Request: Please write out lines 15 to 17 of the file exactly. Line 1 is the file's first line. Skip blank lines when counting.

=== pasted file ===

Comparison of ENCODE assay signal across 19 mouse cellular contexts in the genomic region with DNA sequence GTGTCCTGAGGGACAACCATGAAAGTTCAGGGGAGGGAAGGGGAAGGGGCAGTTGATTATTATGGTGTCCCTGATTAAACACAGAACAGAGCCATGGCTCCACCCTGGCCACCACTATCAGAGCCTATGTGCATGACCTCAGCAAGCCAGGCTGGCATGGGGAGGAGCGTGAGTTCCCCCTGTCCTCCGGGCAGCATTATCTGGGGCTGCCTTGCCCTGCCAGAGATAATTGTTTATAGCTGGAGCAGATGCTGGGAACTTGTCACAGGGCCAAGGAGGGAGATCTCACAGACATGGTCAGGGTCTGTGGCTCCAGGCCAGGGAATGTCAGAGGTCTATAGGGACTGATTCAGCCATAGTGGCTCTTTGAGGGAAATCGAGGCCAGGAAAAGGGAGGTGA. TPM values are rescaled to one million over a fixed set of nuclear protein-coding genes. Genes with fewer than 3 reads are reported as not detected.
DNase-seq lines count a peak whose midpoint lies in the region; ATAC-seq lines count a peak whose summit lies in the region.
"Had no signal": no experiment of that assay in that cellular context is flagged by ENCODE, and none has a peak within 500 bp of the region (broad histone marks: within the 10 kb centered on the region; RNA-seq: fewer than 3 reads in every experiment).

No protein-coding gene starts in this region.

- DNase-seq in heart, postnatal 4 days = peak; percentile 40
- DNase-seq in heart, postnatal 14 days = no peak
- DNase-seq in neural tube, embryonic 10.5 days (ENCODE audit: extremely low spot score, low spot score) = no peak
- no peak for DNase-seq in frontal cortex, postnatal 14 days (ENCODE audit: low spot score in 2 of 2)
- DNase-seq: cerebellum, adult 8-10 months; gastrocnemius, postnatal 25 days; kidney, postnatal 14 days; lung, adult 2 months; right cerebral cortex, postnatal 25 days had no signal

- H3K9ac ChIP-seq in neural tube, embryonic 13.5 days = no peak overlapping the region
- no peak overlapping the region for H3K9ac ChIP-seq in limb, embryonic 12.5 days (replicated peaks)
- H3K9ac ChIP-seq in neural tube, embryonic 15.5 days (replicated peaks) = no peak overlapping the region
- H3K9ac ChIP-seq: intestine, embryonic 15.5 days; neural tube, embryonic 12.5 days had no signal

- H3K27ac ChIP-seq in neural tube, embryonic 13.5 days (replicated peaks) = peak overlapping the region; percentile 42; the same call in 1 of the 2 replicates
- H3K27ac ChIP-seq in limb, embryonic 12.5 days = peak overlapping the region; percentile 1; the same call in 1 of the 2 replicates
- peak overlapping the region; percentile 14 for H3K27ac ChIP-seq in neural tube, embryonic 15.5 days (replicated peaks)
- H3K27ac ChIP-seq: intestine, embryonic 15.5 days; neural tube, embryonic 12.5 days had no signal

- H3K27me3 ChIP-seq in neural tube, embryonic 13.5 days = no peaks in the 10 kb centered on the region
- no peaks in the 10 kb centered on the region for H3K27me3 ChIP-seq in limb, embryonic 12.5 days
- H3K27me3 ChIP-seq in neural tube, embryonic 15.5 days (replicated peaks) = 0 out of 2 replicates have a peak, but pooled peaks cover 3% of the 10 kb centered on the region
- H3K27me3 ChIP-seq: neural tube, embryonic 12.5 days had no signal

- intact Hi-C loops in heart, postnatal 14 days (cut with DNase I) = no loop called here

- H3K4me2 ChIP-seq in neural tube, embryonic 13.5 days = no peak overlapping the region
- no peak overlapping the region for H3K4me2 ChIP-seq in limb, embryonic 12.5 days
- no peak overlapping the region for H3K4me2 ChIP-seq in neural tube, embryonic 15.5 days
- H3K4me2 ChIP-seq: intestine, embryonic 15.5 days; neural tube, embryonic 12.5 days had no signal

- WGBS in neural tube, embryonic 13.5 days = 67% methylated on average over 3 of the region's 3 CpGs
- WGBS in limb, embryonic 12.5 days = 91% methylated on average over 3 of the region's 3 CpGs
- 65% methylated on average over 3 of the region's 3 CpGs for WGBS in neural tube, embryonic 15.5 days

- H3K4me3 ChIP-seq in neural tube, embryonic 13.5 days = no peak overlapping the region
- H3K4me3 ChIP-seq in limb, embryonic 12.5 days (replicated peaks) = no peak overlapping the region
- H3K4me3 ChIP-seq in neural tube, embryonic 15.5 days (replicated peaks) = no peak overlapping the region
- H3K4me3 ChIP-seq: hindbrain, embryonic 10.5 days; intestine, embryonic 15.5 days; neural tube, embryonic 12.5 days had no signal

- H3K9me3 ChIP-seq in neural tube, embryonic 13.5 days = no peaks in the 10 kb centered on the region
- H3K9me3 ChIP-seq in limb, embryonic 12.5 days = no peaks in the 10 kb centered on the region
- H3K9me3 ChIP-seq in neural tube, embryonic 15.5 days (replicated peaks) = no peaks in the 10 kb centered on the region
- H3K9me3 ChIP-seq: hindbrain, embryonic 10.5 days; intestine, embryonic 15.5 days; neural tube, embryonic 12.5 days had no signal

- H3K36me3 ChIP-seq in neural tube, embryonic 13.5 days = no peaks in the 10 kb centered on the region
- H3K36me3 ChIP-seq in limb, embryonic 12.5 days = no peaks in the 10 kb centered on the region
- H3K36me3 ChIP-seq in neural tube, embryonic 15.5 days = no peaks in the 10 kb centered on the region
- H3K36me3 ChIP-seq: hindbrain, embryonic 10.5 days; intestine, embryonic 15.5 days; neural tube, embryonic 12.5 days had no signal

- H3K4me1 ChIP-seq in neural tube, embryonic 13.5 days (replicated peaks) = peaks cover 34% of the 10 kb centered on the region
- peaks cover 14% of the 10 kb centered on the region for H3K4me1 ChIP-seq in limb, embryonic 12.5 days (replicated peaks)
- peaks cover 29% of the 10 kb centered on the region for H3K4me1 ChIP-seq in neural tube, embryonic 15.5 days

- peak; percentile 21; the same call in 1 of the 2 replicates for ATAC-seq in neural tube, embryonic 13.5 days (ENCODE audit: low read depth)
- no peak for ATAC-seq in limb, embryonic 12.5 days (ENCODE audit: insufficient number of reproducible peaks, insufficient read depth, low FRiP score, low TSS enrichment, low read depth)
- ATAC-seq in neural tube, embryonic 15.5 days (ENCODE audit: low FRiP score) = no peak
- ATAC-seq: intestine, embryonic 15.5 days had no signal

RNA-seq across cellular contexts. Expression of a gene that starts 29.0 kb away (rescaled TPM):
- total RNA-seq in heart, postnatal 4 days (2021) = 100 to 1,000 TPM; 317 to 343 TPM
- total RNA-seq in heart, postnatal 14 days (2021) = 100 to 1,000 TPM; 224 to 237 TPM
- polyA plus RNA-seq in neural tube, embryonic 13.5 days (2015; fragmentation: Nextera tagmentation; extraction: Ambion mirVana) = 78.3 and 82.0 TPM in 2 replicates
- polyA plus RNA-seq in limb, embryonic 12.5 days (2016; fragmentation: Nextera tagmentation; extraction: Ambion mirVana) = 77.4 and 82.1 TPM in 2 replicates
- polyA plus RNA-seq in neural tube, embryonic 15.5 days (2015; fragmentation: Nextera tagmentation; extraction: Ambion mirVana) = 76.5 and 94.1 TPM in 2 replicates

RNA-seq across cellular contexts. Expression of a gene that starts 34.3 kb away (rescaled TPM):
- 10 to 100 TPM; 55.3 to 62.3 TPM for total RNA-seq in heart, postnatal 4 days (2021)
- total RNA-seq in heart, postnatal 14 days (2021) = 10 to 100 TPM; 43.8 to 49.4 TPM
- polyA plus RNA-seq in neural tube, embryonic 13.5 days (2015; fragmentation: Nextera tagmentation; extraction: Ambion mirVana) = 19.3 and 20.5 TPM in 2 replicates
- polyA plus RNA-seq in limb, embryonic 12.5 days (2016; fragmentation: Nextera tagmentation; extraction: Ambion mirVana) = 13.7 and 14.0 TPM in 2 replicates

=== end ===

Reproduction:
- H3K27ac ChIP-seq in limb, embryonic 12.5 days = peak overlapping the region; percentile 1; the same call in 1 of the 2 replicates
- peak overlapping the region; percentile 14 for H3K27ac ChIP-seq in neural tube, embryonic 15.5 days (replicated peaks)
- H3K27ac ChIP-seq: intestine, embryonic 15.5 days; neural tube, embryonic 12.5 days had no signal